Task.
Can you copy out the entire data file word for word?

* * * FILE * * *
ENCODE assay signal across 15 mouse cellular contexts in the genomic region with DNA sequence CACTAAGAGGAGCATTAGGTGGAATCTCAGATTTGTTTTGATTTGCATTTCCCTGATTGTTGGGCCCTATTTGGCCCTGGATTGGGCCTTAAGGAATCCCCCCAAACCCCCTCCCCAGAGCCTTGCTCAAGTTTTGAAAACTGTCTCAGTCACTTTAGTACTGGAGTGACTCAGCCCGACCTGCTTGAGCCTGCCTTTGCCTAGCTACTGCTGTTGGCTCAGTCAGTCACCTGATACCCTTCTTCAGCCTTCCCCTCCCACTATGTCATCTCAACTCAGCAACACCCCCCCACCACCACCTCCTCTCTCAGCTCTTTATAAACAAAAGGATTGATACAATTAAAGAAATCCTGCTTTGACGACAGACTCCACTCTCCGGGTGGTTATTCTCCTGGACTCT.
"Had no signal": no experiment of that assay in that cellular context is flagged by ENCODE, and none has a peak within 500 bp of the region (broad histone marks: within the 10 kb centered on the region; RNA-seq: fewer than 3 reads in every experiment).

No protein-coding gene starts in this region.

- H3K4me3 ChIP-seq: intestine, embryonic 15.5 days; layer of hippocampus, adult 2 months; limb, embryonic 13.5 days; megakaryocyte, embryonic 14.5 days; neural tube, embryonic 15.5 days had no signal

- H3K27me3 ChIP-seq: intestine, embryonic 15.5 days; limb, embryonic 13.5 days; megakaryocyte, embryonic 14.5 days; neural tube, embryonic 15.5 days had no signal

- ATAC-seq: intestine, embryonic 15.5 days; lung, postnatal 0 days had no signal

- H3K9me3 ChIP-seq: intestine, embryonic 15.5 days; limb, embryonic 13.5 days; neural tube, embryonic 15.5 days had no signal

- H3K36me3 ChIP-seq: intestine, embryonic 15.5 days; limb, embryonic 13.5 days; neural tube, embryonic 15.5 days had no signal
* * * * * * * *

ENCODE assay signal across 15 mouse cellular contexts in the genomic region with DNA sequence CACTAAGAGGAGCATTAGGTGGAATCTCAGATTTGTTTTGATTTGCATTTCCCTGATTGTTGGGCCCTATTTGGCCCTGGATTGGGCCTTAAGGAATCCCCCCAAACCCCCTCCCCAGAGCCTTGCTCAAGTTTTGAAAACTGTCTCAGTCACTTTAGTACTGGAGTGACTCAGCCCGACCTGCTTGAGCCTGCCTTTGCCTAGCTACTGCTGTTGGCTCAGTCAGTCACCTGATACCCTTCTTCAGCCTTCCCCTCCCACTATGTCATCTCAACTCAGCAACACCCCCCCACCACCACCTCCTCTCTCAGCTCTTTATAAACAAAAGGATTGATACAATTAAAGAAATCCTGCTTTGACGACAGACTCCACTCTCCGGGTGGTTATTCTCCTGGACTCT.
"Had no signal": no experiment of that assay in that cellular context is flagged by ENCODE, and none has a peak within 500 bp of the region (broad histone marks: within the 10 kb centered on the region; RNA-seq: fewer than 3 reads in every experiment).

No protein-coding gene starts in this region.

- H3K4me3 ChIP-seq: intestine, embryonic 15.5 days; layer of hippocampus, adult 2 months; limb, embryonic 13.5 days; megakaryocyte, embryonic 14.5 days; neural tube, embryonic 15.5 days had no signal

- H3K27me3 ChIP-seq: intestine, embryonic 15.5 days; limb, embryonic 13.5 days; megakaryocyte, embryonic 14.5 days; neural tube, embryonic 15.5 days had no signal

- ATAC-seq: intestine, embryonic 15.5 days; lung, postnatal 0 days had no signal

- H3K9me3 ChIP-seq: intestine, embryonic 15.5 days; limb, embryonic 13.5 days; neural tube, embryonic 15.5 days had no signal

- H3K36me3 ChIP-seq: intestine, embryonic 15.5 days; limb, embryonic 13.5 days; neural tube, embryonic 15.5 days had no signal